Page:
This is all very welcome stuff. But it neither can nor should be implemented overnight. Instead, there’s a timetable built in to the new capital standards:

timetable.tiff

This is even more complicated, obviously, than the capital standards themselves. But in a nutshell, the standards start being phased in on January 1, 2013, with a core Tier 1 requirement of 3.5%. That rises to the final 4.5% in 2015. Other parts of the structure take longer, but they’re all phased in by January 1, 2019 — which is more than enough time for the world’s banks to raise any extra capital they might need.

Meanwhile, various dubious things which currently count as Tier 1 or Tier 2 capital but shouldn’t will be phased out even more slowly, over a period of 10 years beginning in 2013.

Other key parts of the Basel III regime, which weren’t announced today, will also come during these years: the liquidity coverage ratio gets introduced in 2015, while the net stable funding ratio arrives in 2018.

The banks aren’t going to take all this lying down, but I’m hoping their reaction is going to be relatively muted. This is a done deal, now, and they just have to live with it. And the banks which embrace the new standards and are proud of exceeding them will ultimately be more successful than those which try to get around them. Indeed, it would be great to see non-bank lenders adopt these standards too, on a voluntary basis. Most shadow banks easily exceed these ratios already, and I’d love to see the ones which don’t slowly wither away.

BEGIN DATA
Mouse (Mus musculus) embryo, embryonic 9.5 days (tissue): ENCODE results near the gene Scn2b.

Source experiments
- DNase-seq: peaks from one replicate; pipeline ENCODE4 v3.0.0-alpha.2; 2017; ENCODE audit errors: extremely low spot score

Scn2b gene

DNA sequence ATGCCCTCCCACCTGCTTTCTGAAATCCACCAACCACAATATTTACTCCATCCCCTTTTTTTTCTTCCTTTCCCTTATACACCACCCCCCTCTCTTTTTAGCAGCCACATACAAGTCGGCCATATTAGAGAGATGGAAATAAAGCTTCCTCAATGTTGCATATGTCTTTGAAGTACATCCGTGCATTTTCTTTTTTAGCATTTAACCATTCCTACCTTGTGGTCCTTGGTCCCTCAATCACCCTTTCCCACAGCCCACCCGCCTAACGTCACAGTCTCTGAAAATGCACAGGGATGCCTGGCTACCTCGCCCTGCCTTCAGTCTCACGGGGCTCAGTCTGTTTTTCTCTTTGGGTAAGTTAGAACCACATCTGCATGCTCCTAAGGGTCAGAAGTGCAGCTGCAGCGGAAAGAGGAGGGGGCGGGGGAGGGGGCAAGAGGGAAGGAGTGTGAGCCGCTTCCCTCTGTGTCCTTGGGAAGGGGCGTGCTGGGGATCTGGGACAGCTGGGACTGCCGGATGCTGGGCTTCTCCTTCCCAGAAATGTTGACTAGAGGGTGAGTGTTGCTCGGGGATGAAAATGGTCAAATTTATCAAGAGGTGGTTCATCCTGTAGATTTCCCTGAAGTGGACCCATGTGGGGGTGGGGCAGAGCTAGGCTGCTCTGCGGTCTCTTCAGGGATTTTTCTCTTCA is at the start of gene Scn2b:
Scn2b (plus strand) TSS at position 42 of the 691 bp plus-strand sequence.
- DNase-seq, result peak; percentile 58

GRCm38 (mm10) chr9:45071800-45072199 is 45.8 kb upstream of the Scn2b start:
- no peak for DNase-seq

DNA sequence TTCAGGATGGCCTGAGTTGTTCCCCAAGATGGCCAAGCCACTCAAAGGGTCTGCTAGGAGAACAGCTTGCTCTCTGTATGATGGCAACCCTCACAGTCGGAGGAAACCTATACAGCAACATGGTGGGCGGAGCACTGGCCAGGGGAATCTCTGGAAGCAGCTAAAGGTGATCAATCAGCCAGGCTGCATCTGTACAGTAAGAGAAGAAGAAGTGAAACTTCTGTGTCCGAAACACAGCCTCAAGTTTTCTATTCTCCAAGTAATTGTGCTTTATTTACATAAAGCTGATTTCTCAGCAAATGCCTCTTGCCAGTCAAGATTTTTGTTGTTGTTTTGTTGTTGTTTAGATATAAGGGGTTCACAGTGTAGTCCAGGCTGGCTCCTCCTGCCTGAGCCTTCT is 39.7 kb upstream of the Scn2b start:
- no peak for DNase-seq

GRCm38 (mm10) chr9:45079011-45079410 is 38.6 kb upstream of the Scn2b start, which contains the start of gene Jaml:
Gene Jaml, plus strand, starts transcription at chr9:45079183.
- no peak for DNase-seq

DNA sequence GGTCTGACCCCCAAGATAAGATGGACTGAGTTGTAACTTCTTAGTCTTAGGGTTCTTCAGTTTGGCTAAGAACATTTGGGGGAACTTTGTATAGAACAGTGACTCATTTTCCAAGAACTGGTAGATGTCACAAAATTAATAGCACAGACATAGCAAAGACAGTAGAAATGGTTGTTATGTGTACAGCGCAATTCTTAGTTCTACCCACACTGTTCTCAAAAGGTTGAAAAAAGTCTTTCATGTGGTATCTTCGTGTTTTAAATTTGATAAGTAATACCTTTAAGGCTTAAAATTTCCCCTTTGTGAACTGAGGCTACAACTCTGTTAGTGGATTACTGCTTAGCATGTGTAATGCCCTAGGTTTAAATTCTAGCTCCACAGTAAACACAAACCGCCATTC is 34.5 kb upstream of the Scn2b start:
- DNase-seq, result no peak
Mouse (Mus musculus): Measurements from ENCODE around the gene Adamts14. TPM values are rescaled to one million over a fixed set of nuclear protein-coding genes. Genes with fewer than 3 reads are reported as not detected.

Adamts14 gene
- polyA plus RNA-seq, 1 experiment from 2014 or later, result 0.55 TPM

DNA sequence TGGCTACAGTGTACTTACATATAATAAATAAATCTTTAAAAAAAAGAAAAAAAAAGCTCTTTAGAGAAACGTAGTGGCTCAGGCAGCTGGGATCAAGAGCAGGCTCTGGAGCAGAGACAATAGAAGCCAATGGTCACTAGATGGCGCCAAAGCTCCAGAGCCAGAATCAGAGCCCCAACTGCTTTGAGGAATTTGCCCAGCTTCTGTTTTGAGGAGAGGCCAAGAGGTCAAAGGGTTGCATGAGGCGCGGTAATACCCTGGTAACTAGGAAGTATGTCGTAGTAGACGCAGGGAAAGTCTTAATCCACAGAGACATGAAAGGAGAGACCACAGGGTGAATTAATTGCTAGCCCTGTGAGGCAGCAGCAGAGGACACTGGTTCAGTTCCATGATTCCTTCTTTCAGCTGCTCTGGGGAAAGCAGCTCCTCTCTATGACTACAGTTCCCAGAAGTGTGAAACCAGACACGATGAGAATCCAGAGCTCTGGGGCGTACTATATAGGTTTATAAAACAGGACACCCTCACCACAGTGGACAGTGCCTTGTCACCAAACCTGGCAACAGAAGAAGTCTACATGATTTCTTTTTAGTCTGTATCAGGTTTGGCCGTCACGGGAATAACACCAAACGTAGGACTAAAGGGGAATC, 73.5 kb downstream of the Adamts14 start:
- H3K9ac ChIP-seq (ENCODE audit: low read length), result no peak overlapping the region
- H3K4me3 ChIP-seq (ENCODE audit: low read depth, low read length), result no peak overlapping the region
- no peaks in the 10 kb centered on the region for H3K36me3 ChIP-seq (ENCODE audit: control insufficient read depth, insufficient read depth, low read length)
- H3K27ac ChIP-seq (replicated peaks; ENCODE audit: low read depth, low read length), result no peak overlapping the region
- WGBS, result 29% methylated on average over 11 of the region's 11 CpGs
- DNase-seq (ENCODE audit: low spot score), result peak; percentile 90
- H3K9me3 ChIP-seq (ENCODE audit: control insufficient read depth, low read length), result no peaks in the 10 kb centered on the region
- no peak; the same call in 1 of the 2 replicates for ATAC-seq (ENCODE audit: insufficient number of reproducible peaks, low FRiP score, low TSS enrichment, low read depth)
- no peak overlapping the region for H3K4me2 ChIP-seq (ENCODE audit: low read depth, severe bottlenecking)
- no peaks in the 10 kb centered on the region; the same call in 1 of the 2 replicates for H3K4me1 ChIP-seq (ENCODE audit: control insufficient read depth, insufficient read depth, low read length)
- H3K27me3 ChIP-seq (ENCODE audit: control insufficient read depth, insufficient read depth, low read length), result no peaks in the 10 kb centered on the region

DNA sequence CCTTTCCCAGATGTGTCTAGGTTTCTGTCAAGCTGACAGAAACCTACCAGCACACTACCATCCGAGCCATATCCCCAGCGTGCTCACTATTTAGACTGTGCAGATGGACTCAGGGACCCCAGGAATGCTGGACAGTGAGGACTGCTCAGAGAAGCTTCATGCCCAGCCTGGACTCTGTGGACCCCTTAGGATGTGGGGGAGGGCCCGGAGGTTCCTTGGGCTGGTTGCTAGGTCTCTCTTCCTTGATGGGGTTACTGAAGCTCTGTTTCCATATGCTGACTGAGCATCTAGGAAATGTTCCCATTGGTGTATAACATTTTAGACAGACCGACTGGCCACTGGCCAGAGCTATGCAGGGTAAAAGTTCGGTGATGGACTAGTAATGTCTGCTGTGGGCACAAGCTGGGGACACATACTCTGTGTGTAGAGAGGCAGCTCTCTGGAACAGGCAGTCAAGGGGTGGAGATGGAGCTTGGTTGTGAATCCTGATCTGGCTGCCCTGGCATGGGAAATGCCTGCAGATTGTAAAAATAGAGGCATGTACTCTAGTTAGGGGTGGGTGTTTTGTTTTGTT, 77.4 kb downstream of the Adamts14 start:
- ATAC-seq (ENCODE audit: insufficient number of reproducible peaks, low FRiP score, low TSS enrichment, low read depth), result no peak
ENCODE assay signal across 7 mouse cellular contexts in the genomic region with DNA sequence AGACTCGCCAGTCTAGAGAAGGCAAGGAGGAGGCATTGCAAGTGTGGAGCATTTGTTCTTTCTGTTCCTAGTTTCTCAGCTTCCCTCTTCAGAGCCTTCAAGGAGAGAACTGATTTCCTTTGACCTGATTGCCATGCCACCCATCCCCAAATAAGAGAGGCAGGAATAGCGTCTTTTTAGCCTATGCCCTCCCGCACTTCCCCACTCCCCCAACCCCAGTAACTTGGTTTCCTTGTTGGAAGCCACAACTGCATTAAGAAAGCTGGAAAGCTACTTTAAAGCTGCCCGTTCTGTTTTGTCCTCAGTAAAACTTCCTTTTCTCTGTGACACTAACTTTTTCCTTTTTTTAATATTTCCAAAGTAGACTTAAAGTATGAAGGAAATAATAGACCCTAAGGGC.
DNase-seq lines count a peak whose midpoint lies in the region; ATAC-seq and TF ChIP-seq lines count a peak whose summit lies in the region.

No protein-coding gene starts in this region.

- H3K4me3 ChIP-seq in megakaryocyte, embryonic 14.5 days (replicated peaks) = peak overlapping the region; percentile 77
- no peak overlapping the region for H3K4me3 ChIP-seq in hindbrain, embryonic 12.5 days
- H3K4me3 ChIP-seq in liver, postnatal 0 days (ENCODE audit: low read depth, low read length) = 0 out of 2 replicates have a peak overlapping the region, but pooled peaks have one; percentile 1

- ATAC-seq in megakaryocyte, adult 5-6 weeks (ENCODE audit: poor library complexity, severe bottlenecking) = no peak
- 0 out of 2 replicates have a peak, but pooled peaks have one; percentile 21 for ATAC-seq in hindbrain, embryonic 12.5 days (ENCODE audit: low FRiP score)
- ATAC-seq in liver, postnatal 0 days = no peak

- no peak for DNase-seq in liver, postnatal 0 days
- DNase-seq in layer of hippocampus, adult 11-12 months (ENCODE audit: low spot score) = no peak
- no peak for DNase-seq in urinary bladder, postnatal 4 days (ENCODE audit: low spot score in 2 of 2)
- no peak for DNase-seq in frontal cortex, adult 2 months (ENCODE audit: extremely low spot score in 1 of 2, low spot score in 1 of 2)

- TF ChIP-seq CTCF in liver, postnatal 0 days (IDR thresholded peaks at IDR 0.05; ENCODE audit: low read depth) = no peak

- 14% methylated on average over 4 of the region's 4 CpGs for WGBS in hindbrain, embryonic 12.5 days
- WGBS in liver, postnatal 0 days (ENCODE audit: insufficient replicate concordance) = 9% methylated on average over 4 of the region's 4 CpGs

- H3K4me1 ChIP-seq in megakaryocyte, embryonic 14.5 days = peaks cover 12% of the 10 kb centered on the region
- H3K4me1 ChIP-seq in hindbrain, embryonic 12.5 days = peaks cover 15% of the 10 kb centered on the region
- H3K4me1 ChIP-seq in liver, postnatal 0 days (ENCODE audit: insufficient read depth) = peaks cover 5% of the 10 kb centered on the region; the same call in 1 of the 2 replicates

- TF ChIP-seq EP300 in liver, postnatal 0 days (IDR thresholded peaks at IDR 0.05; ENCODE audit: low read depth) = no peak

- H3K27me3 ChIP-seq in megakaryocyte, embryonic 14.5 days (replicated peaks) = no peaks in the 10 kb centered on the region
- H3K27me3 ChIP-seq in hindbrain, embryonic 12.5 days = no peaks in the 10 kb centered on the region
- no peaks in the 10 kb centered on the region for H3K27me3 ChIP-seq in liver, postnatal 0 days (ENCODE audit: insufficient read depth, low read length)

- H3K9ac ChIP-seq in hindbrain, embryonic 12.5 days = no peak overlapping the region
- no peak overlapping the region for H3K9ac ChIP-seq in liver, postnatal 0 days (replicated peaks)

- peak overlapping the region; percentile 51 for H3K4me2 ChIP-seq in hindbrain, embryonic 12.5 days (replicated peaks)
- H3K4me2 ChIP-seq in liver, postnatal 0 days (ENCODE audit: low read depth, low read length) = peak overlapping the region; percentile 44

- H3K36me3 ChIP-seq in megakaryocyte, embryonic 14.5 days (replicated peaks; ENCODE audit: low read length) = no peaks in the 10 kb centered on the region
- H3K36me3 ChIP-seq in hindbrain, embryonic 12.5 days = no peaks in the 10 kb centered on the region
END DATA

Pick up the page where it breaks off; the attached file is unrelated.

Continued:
Comments
9 comments so far

Well done, Felix! Basel III will certainly strengthen bank capital positions. However, there is a certain blithe assumption that raising capital requirements will result in an increase in bank capital. Capital ratios can be raised by increasing capital or reducing activities. Governments are counting on the former; I wonder if they will be pleased if the latter occurs.

Posted by Too_Late | Report as abusive

Thanks. Excellent review. FYI http://bit.ly/bIztdC

Posted by polit2k | Report as abusive

Basel III keeps looking at the gorilla called perceived risk, while losing track of the ball.

In Basel III you will find that most of the capital requirements are “in relation to risk-weighted assets (RWAs)” and, since what is most wrong with Basel II are precisely the risk-weights, which for instance counts any investment or loan to a private triple-A rated client at only 20%, and which was precisely what drove the banks to stampede after the triple-A rated securities collateralized with lousily awarded mortgages to the subprime sector, and the risk weights have not been modified at all, let me assure you that the Basel Committee still has no idea about what they are doing. Frightening!